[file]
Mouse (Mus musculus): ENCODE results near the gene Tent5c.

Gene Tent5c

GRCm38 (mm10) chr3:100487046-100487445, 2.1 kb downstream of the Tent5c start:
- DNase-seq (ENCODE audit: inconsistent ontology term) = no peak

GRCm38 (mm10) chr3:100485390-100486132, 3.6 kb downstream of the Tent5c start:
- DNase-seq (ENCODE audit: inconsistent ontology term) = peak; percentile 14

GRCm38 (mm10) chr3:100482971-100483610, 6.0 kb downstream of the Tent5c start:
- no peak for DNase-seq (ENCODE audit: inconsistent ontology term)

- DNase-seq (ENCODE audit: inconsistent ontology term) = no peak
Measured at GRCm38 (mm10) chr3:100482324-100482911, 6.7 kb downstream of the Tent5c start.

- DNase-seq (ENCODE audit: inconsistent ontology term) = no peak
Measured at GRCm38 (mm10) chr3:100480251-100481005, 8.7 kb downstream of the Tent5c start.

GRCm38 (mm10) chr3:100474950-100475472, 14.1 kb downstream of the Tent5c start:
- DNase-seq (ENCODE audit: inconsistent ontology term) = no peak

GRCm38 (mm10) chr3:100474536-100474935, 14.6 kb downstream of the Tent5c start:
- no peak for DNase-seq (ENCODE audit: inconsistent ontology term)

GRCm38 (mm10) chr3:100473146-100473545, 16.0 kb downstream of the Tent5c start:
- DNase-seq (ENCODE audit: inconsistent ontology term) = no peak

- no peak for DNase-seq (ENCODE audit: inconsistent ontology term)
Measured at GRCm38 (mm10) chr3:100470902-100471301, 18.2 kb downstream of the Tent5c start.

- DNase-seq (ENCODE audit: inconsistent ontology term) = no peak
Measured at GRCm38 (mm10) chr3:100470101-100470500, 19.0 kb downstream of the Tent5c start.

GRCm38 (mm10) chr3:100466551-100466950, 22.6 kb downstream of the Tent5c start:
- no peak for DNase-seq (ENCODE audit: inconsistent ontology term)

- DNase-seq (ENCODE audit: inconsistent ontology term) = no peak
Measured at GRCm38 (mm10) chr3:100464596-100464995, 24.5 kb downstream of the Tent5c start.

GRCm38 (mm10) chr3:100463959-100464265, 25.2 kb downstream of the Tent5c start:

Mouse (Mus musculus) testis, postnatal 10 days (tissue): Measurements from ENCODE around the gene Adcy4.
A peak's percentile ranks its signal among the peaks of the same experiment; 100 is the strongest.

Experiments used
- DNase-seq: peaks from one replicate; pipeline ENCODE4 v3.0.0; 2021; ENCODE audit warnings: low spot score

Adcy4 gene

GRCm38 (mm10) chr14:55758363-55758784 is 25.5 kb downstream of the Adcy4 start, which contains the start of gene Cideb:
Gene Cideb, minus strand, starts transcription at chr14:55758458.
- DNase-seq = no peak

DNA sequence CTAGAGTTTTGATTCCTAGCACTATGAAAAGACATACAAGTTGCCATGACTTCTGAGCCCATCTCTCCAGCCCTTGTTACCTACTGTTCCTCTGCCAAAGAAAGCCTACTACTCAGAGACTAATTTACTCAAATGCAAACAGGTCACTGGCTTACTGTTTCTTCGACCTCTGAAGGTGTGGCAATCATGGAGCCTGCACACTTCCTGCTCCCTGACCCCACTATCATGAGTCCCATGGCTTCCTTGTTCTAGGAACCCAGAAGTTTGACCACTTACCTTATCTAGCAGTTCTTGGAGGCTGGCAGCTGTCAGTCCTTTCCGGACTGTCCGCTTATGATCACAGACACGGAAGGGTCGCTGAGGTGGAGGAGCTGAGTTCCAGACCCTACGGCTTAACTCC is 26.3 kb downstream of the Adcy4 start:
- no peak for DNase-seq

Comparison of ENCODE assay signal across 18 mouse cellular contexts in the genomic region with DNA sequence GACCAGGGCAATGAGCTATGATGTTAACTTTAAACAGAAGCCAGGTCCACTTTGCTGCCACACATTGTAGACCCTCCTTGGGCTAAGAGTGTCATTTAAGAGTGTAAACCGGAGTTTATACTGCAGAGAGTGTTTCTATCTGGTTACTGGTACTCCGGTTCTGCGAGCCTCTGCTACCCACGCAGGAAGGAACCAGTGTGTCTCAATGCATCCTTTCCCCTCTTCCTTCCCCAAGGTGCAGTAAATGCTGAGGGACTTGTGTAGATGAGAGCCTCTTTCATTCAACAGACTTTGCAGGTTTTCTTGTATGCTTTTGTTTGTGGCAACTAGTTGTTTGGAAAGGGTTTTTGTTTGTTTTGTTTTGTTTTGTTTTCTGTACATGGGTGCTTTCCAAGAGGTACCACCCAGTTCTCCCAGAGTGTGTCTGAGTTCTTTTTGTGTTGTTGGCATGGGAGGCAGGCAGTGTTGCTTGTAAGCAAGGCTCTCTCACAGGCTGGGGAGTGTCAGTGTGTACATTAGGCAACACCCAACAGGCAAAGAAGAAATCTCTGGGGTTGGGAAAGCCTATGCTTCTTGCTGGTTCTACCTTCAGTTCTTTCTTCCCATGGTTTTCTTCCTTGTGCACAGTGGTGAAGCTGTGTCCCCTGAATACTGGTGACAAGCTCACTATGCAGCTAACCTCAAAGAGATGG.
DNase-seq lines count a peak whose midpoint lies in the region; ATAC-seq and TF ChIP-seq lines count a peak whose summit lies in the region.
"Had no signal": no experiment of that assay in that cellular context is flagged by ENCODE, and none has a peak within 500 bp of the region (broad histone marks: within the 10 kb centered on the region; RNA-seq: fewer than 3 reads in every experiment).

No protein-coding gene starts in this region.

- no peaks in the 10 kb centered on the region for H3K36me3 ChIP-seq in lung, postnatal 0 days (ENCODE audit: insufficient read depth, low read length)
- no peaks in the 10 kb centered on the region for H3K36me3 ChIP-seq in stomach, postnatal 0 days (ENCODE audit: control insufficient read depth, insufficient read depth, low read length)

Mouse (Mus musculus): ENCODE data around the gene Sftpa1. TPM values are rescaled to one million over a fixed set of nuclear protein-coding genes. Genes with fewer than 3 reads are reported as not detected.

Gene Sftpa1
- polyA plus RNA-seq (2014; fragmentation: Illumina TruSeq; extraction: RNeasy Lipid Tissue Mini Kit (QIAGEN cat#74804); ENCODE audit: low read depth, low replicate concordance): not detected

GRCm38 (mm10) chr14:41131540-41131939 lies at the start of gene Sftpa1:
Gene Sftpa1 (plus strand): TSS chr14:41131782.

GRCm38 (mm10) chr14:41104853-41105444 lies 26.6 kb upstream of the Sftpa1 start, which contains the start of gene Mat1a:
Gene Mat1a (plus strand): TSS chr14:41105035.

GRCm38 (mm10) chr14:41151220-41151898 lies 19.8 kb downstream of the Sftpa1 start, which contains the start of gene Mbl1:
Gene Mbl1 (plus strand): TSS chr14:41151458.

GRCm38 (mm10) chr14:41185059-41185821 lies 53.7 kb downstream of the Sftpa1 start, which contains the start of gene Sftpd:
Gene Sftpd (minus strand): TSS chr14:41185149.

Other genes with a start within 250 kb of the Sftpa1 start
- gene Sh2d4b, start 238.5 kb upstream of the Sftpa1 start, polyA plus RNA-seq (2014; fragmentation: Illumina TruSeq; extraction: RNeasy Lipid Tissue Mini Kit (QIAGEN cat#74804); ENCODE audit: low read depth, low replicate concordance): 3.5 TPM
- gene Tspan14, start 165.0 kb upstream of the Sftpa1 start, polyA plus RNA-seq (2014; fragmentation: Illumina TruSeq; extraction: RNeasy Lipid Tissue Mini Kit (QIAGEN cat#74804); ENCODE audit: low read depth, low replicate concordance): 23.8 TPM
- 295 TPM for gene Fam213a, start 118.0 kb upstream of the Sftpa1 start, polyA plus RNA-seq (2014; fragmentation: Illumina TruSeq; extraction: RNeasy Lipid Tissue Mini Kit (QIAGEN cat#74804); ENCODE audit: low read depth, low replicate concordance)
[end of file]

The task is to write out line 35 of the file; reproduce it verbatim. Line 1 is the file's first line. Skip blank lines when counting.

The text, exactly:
- DNase-seq = no peak